By David Kidd, January 20, 2010 in Outside the Classroom
Lewis E. Lehrman reflects on how Dr. Martin Luther King, Jr. inspired comparisons with Moses, and in doing so took a place in a tradition stretching back to America's founding. What follows is the text of the article Mr. Lehrman wrote for Fox News Forum.
"The Bible tells the thrilling story of how Moses stood in Pharaoh's court centuries ago and cried, 'Let my people go,'" Dr. Martin Luther King, Jr. proclaimed, as he accepted the Nobel Peace Prize in 1964. "This is a kind of opening chapter in a continuing story. The present struggle in the United States is a later chapter in the same unfolding story," Rev. King said of the civil rights struggle.
Moses and the flight of the Israelites from Egypt has long been a metaphor that has defined America's most crucial leaders. America's Founders saw their struggle in the context of Moses leading the Israelites out of Egypt. In May 1776, John Adams heard a Philadelphia minister who preached "upon the signs of the times." The minister made "a parallel between the case of Israel and that of America, and between the conduct of Pharaoh and that of [King] George [III]."
When a few months later, Benjamin Franklin suggested a design for the Great Seal of the United States, it featured Moses "lifting up his Wand, and dividing the Red Sea, and Pharaoh, in his Chariot overwhelmed with the Waters." At the time, Thomas Jefferson offered a similar image for the seal: "The children of Israel in the wilderness, led by a cloud by day, and a pillar of fire by night."
Best-selling author Bruce Feiler has described Moses as America's Prophet. Leading America out of crisis and into the "Promised Land" has been a recurring theme strongly linked to George Washington, Abraham Lincoln, and Martin Luther King. Of the three, Washington lived longest, dying of natural causes at 67 after two full terms in the presidency of the new Republic. Feiler has noted: "Two-third of the eulogies at Washington's death compared" Washington to Moses. Washington had seen his country through the trial of the American Revolution to the creation of the American Republic under the Constitution of 1787. Unlike Moses, Washington largely reached the Promised Land he sought – though slavery left many Americans on the wrong side of the "Jordan River."
Having seen the new land of Israel across that river, Moses had died atop Mount Nebo at age 120. The day before he died, Moses had pronounced a blessing on the assembled Israelites: "All these blessings will come upon you and accompany you if you obey the LORD your God: You will be blessed in the city and blessed in the country."
Abraham Lincoln understood that the blessings of liberty must be extended to all Americans. He was just 55 when assassinated on April 14, 1865 after leading America through its Second Revolution. Lincoln's last major address focused on his vision of the civil rights reconstruction he would not live to see. The president had already assured, however, that the end-of-slavery dream of the Emancipation Proclamation would be codified on earth in the American Constitution through passage of the Thirteenth Amendment.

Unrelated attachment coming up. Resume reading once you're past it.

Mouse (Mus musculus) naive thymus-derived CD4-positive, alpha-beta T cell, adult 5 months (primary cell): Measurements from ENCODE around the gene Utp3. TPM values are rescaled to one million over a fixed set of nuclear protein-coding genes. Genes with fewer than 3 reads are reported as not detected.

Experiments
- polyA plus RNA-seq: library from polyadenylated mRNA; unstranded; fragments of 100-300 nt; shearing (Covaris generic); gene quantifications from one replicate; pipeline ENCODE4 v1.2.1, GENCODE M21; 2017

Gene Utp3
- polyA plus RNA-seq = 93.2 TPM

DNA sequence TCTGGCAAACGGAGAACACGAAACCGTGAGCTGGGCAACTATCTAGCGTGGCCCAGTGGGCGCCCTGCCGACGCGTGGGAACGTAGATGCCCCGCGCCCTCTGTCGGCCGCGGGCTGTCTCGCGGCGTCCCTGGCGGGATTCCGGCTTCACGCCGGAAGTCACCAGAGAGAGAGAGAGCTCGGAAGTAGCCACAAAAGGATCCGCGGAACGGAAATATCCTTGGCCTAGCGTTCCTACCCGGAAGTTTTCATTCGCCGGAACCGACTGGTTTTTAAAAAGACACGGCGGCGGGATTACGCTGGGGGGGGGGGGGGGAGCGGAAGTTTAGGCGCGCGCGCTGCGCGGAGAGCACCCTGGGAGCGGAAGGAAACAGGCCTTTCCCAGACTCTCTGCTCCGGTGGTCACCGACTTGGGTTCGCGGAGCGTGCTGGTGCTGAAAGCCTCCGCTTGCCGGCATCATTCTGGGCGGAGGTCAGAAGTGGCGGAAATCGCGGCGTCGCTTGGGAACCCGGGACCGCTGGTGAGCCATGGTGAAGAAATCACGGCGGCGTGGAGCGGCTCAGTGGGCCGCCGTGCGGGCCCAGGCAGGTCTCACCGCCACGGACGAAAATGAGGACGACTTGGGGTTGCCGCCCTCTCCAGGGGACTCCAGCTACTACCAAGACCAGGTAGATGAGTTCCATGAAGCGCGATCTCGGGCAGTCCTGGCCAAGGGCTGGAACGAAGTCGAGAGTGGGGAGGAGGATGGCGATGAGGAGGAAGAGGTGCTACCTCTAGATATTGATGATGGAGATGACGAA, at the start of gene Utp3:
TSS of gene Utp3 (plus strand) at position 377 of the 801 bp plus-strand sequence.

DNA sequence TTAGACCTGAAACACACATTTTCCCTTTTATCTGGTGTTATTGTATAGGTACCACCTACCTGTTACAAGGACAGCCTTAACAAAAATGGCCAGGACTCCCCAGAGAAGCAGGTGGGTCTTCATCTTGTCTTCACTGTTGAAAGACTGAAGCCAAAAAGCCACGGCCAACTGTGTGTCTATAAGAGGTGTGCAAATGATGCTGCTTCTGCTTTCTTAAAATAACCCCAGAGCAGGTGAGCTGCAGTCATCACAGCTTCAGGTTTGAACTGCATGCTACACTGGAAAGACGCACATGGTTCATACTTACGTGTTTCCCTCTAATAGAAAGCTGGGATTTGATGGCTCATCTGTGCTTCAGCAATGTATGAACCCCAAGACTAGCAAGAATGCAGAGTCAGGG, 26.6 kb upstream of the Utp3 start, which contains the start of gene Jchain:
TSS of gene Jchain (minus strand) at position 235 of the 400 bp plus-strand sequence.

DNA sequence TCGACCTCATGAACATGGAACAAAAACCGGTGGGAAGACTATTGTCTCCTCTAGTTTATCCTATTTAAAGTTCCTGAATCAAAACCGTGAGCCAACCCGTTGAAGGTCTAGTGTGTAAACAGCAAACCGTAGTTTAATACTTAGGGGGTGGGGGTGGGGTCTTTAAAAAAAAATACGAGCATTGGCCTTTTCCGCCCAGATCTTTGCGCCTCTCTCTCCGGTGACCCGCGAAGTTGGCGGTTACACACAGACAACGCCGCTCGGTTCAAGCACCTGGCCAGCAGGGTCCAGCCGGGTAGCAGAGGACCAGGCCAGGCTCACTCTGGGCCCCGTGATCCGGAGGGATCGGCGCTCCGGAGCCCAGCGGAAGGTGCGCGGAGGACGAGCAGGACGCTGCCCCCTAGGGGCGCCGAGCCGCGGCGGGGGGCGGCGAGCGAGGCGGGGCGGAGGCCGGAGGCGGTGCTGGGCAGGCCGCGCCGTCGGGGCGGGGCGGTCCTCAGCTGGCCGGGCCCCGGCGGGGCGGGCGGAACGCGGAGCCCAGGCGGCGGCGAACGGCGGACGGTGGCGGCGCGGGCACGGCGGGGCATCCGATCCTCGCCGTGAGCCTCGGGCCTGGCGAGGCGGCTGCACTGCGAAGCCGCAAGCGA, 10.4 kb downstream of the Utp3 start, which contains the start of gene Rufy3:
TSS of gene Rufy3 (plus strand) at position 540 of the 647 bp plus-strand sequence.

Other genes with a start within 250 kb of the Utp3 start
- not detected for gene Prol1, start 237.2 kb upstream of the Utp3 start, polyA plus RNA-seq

Although Lincoln's first name made it inevitable that he would be called "Father Abraham," the deeper comparison was to the story of Moses. "Like Moses leading his Israel through the wilderness, he has seen the day when every man seemed ready to stone him, and yet, with simple, wiry, steady perseverance, he has held on, conscious of honest intentions, and looking to God for help," wrote novelist Harriet Beecher Stowe, whom Lincoln called the "little woman who wrote the book [Uncle Tom's Cabin] that started this great war."
African-Americans, whose spirituals used the Moses story as a code for their freedom story, often described Lincoln as their own "Moses" in the wake of the Emancipation Proclamation of 1863. Like Washington, eulogies for Lincoln were full of Moses analogies. Harriet Beecher Stowe's equally famous brother, the Rev. Henry Ward Beecher, spoke extensively of the Moses story in Deuteronomy, noting that God told Moses: "This is the land of which I swore to Abraham, Isaac, and Jacob. I have let you see it with your own eyes, but you shall not cross there."
Indeed, the promise of Lincoln's Emancipation Proclamation and the Thirteen Amendment remained unfulfilled for more than a century until Americans themselves opened a path across the "river." Dr. King led the renewed civil rights movement, begun by Lincoln, although King would not live to see its culmination.
"Well, I don't know what will happen now," said Dr. King as he concluded a speech the night before he was murdered. "I've been to the mountaintop," he said in a deliberate comparison to Mount Nebo. "Like anybody, I would like to live a long life....But I'm not concerned about that now. I just want to do God's will. And He's allowed me to go up to the mountain. And I've looked over. And I've seen the promised land. I may not get there with you. But I want you to know tonight, that we, as a people will get to the promised land."
Lewis E. Lehrman is founder of the Lehrman American Studies Center and author of Lincoln at Peoria: The Turning Point (Stackpole Books, 2008).